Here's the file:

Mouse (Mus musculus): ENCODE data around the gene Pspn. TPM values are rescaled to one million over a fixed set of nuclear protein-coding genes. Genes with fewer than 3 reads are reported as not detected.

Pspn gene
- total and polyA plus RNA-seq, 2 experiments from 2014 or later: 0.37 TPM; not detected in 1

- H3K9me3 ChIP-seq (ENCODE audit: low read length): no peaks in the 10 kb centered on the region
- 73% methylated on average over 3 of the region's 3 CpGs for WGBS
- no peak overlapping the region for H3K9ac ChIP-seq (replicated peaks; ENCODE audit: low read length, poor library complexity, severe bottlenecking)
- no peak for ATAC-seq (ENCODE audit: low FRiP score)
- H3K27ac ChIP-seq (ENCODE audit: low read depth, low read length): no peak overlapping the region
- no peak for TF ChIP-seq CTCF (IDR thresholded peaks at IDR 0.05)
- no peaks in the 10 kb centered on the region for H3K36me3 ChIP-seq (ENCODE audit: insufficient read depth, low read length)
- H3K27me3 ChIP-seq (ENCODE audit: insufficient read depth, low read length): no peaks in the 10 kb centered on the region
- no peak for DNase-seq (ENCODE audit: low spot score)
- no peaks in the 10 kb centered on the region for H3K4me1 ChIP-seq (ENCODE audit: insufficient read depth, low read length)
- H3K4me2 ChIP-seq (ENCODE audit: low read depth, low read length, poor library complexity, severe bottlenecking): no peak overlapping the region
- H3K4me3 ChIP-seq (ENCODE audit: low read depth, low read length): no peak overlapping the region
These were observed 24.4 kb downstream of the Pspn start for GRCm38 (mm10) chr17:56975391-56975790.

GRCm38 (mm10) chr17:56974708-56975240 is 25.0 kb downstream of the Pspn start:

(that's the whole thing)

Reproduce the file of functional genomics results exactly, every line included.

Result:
Mouse (Mus musculus): ENCODE data around the gene Pspn. TPM values are rescaled to one million over a fixed set of nuclear protein-coding genes. Genes with fewer than 3 reads are reported as not detected.

Pspn gene
- total and polyA plus RNA-seq, 2 experiments from 2014 or later: 0.37 TPM; not detected in 1

- H3K9me3 ChIP-seq (ENCODE audit: low read length): no peaks in the 10 kb centered on the region
- 73% methylated on average over 3 of the region's 3 CpGs for WGBS
- no peak overlapping the region for H3K9ac ChIP-seq (replicated peaks; ENCODE audit: low read length, poor library complexity, severe bottlenecking)
- no peak for ATAC-seq (ENCODE audit: low FRiP score)
- H3K27ac ChIP-seq (ENCODE audit: low read depth, low read length): no peak overlapping the region
- no peak for TF ChIP-seq CTCF (IDR thresholded peaks at IDR 0.05)
- no peaks in the 10 kb centered on the region for H3K36me3 ChIP-seq (ENCODE audit: insufficient read depth, low read length)
- H3K27me3 ChIP-seq (ENCODE audit: insufficient read depth, low read length): no peaks in the 10 kb centered on the region
- no peak for DNase-seq (ENCODE audit: low spot score)
- no peaks in the 10 kb centered on the region for H3K4me1 ChIP-seq (ENCODE audit: insufficient read depth, low read length)
- H3K4me2 ChIP-seq (ENCODE audit: low read depth, low read length, poor library complexity, severe bottlenecking): no peak overlapping the region
- H3K4me3 ChIP-seq (ENCODE audit: low read depth, low read length): no peak overlapping the region
These were observed 24.4 kb downstream of the Pspn start for GRCm38 (mm10) chr17:56975391-56975790.

GRCm38 (mm10) chr17:56974708-56975240 is 25.0 kb downstream of the Pspn start: